About that offside…
There are bad calls and then there are really bad calls
Yeah, we have to discuss this one.
Most of the time, when offside is called – or not called – incorrectly, it’s a pretty close-run thing. Understandable, really, considering the relative complexity of the offside law and the difficulty it imposes on assistant referees. On this occasion, however, the pooch has slunk off to a corner and is trying to forget what just happened.
There are two parts to the offside law (#11 in the Laws of the Game, and no, I don’t know why they are called laws and not rules). The first part is being in an offside position. The second is the actual commission of an offside offense. Both have changed fairly regularly over the years. Right now, though, an offside position is defined as being in the attacking half (the half-way line counts as being in the half) and closer to the opponent’s goal line than the second-last defender and the ball. Arms don’t count in this assessment, by the way, and arms are defined in the same way as for handballs, that is, everything below the armpit.
An offside offense occurs as a result of a player “becoming involved in active play” from an offside position when the ball is played by a team-mate. There are 7 different ways this can happen, but basically they boil down to receiving a pass or somehow interfering with the opponents’ ability to defend. The second part of that is fairly complicated and can often be very much subject to interpretation. In this case, of course, it doesn’t matter, since we are talking about the direct reception of a pass.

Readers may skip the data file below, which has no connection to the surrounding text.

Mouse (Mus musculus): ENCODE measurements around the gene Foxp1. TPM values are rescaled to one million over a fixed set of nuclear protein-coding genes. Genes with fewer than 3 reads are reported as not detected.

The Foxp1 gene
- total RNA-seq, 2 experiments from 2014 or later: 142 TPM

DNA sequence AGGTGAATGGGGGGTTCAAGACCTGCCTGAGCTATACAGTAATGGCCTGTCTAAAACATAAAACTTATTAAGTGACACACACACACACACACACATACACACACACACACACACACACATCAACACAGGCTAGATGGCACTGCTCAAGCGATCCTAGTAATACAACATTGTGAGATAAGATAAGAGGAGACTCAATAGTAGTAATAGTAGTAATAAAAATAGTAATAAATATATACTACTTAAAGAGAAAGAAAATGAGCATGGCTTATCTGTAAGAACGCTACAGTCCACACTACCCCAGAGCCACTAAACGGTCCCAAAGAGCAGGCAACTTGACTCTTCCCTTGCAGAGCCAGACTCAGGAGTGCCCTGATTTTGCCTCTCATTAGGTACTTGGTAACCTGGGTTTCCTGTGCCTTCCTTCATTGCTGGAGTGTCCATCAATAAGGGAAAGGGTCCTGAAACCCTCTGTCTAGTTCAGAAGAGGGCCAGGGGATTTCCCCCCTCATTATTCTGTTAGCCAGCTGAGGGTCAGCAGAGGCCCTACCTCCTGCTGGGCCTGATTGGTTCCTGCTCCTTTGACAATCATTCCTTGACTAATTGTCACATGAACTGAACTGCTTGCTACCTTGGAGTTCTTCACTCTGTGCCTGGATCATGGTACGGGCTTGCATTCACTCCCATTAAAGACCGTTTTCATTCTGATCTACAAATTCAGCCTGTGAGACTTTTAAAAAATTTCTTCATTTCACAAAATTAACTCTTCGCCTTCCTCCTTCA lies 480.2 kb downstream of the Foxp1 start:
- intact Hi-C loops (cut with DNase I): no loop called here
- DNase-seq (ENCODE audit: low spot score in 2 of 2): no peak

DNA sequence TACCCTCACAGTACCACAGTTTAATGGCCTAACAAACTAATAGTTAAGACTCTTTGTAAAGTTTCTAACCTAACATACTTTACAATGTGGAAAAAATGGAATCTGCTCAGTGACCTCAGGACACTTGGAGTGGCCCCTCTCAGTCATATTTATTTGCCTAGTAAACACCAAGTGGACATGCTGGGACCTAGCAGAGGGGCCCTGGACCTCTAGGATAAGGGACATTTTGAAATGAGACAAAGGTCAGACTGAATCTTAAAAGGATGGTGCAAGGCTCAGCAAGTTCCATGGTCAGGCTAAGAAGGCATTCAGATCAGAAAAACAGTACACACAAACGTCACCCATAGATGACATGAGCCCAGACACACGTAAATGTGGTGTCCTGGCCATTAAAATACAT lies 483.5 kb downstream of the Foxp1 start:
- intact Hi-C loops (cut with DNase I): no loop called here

So, did Juan Agudelo commit an offside offense? Well, no, because he wasn’t even in an offside position. Not by a long shot. In the freeze frame above you can see that I’ve added a red line. Not that it was strictly necessary, as the lines in the turf are more than enough to show what’s needed. The line runs through the ball as Sadik Balarabe is passing it. Juan’s left foot is well behind that line. He is leaning forward slightly, but I doubt that his body or head would that much further forward. At worst, he is level with the ball. On that alone, he cannot be offside.
As far as the number of defenders is concerned, goalkeeper Jamahli Waite, #12 Daniel Griffin and Arturo Ordonez (facing towards Sadik) are all clearly closer to goal than Juan. Jelani Peters, who is covering Juan, may have his arm closer to goal, but that doesn’t count, remember, and Juan may be fractionally closer to goal. But 4 defenders putting him onside would be overkill on top of overkill anyway.
In the end, Juan was barely offside when he finally touched the ball. But that’s irrelevant, as the key moment is when the ball was played to him, not by him. He was behind the ball and covered by at least 3 defenders. You can’t get a lot more onside than that. An egregiously bad decision. Unfortunately, it wasn’t the only bad call yesterday. Fortunately, none of the bad calls ultimately affected the final result.